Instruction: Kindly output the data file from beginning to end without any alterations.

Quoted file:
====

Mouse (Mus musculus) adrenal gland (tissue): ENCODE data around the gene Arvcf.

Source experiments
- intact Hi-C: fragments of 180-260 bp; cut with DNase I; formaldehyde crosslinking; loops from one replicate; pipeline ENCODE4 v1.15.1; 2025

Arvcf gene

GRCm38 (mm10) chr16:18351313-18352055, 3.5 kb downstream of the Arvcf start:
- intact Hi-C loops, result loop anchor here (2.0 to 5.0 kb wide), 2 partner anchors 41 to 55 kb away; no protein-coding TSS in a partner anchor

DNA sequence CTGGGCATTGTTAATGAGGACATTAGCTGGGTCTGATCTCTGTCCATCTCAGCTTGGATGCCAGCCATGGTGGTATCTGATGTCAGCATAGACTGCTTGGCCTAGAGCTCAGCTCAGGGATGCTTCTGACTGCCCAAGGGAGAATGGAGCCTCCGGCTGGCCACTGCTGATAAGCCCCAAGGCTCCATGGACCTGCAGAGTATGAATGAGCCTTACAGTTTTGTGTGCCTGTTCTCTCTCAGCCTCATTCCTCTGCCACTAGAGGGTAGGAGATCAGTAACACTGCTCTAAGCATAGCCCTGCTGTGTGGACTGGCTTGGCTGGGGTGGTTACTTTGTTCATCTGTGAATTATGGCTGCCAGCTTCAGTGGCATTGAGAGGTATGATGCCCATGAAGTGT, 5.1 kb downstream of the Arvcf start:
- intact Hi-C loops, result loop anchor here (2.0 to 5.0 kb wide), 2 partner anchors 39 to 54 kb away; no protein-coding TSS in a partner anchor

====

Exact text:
Mouse (Mus musculus) adrenal gland (tissue): ENCODE data around the gene Arvcf.

Source experiments
- intact Hi-C: fragments of 180-260 bp; cut with DNase I; formaldehyde crosslinking; loops from one replicate; pipeline ENCODE4 v1.15.1; 2025

Arvcf gene

GRCm38 (mm10) chr16:18351313-18352055, 3.5 kb downstream of the Arvcf start:
- intact Hi-C loops, result loop anchor here (2.0 to 5.0 kb wide), 2 partner anchors 41 to 55 kb away; no protein-coding TSS in a partner anchor

DNA sequence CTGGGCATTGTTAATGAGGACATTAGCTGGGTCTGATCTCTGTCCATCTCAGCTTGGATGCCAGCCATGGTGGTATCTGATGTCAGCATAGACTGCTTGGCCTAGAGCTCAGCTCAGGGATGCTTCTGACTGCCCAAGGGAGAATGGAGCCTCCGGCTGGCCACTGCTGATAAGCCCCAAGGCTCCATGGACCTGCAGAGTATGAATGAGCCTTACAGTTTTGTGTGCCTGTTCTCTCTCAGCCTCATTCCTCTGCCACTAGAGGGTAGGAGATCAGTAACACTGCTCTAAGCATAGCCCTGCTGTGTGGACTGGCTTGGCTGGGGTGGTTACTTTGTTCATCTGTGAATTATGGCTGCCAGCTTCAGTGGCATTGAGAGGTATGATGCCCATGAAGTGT, 5.1 kb downstream of the Arvcf start:
- intact Hi-C loops, result loop anchor here (2.0 to 5.0 kb wide), 2 partner anchors 39 to 54 kb away; no protein-coding TSS in a partner anchor